The pathogens are also recognized by receptors like kinases or RLKs. The RLKs that bear leucine-rich repeat domains like FLS2 and EFR were considered as disease resistance genes. Other RLK enzymes vital in plant defense are L-type lectin receptor kinases or LecRKs. The LecRK-1.9 receptor was found to bind with an RGD tripeptide motif of RXLR effector protein of P. infestans through its extracellular lectin domain. In another study, it was identified that Arabidopsis LecRK-1.9 mutant lines were susceptible to the P.brassicae. Over-expression of this protein in the plant lines developed resistance in the plants against P.brassicae.

The immunity in Arabidopsis was also found to be due to other proteins like LecRK-V.5 and LecRK-V1.2. In the present study, the disease development is reduced in potato as well as in Nicotiana benthamiana plants with the expression of LecRK-1.9. Therefore, transfer of LecRK-1.9 protein to other Solanaceous family members in the breeding methods will develop late blight resistance in these plants against P.infestans.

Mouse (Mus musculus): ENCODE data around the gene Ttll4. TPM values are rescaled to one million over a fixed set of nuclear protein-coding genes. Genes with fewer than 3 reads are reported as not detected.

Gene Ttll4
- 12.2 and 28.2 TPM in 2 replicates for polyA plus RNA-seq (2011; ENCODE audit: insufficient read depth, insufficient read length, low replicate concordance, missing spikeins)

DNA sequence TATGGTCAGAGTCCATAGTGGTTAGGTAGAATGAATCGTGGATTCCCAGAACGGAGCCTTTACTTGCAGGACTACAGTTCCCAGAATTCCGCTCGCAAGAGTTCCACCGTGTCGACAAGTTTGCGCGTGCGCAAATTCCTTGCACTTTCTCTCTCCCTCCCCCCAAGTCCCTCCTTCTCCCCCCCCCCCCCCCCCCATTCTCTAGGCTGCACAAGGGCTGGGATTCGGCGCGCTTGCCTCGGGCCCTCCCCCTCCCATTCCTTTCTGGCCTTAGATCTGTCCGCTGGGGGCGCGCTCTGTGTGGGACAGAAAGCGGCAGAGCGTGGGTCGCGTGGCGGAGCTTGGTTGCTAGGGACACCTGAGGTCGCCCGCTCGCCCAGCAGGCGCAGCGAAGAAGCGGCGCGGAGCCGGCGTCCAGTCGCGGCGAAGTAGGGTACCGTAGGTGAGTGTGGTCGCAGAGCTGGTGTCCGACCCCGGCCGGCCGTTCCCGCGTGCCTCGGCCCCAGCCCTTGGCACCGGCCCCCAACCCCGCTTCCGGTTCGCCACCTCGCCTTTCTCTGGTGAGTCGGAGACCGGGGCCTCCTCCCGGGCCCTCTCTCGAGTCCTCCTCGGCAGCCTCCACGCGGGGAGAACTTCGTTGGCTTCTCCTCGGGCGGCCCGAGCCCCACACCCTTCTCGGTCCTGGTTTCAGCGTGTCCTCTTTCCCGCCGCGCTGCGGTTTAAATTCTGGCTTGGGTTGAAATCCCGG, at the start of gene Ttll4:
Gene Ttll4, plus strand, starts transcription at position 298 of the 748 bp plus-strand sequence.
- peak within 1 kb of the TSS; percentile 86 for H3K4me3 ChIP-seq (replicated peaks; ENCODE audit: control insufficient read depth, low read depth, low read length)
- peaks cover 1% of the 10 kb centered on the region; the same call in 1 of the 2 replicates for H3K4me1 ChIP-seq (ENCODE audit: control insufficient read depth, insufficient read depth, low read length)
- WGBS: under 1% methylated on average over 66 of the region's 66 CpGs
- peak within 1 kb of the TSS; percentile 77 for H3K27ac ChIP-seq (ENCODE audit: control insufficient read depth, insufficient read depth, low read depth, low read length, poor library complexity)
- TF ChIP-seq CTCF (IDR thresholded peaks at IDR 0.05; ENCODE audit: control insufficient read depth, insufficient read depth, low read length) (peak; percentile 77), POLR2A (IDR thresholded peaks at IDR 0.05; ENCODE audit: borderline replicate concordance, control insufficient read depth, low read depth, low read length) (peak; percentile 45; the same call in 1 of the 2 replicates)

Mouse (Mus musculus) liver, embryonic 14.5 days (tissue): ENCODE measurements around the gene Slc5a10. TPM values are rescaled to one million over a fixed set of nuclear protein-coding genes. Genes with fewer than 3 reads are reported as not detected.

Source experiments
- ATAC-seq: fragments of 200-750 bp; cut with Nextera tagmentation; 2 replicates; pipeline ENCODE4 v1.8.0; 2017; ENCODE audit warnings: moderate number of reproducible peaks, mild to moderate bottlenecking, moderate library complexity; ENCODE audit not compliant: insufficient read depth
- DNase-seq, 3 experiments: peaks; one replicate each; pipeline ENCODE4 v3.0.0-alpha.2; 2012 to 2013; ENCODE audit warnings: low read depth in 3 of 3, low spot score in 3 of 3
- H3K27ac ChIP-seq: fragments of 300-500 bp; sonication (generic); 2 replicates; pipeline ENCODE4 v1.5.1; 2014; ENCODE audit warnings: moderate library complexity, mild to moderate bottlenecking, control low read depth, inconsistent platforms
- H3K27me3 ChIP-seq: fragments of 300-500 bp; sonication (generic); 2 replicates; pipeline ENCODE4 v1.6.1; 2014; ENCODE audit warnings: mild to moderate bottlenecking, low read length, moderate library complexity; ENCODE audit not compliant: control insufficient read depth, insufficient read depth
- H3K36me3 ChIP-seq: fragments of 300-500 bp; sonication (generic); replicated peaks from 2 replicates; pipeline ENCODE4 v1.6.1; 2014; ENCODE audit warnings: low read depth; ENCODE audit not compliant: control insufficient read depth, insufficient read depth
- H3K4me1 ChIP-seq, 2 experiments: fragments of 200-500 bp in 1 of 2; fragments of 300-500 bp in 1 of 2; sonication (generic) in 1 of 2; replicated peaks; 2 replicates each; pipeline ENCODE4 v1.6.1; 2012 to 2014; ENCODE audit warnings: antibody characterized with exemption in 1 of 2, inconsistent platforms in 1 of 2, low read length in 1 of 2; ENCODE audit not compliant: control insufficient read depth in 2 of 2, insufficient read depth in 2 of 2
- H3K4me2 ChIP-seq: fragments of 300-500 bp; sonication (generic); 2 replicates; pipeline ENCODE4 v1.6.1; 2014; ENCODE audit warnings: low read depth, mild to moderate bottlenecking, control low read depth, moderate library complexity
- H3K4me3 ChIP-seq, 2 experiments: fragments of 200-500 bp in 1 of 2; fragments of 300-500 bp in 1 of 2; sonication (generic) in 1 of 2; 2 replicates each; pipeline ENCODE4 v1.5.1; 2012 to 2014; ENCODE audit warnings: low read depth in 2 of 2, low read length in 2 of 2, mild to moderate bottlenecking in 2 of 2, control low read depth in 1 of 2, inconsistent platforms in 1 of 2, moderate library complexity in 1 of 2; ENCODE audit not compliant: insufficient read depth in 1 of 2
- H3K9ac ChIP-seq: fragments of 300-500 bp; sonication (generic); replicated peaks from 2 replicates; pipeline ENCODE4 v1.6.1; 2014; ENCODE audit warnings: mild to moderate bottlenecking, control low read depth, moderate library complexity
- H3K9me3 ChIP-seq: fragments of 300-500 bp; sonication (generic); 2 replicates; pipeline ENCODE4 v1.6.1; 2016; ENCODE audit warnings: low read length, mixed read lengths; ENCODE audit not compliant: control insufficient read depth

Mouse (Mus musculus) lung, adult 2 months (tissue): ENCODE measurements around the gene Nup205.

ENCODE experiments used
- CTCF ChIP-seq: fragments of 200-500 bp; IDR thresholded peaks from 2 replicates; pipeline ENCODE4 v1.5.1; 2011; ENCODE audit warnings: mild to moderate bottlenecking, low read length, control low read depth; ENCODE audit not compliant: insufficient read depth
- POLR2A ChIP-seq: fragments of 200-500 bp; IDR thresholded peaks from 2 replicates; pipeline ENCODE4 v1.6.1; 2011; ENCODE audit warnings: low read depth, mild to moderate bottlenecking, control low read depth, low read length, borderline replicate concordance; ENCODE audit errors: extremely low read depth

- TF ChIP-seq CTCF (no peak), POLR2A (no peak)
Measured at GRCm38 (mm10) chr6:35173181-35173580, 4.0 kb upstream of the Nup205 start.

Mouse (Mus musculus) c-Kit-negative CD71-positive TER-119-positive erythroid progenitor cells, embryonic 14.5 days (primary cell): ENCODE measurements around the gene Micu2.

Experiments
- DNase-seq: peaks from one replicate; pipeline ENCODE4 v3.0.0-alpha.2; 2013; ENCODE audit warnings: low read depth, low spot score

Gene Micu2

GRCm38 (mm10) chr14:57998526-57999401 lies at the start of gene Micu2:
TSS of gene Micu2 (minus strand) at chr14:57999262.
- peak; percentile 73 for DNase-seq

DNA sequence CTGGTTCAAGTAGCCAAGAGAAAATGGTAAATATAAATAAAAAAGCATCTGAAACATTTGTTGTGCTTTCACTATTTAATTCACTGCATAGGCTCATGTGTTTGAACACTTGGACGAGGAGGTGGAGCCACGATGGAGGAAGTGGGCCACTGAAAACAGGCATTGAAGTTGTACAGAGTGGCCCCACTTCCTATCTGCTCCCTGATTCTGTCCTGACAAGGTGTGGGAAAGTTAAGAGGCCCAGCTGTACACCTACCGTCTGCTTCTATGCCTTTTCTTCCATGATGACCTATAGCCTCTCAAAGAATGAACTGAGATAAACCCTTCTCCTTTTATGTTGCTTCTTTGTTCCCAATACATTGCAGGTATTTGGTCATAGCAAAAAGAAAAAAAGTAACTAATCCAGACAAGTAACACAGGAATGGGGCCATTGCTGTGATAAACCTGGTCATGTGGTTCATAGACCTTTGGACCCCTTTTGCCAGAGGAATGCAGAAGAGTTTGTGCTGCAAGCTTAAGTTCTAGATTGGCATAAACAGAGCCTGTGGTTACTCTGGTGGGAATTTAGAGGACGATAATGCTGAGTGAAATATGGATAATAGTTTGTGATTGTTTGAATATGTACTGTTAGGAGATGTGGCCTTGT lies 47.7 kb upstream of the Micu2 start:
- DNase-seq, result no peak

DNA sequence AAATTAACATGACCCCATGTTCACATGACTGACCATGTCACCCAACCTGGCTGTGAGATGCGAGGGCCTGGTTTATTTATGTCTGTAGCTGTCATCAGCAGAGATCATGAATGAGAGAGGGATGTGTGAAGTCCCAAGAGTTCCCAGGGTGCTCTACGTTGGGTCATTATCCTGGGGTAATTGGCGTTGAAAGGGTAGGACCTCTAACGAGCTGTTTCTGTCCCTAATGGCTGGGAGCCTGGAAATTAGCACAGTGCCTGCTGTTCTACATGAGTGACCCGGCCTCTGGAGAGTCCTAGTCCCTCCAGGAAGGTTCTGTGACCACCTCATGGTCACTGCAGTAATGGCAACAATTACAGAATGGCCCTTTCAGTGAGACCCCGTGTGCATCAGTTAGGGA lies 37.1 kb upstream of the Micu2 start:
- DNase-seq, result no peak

Results of this study

Transgenic potato lines, also called TPLs expressing Arabidopsis LecRK-1.9 were generated to impart resistance to potato plants against Phytophthora infestans. The potato cultivar ‘Desiree’ was transferred with the plasmid (pK-35S-LecRK-1.9) consisting of entire LecRK-1.9 coding sequence with the 35S-CaMV promoter through Agrobacterium mediated transfer. The expression levels of LecRK-1.9 in three transgenic plants TPL30, TPL36 and TPL42 were measured by Q-RT-PCR with the help of total RNA isolated from potato as a template. TPL30 plants showed lower expression while in TPL36 plants showed the highest expression of LecRK-1.9.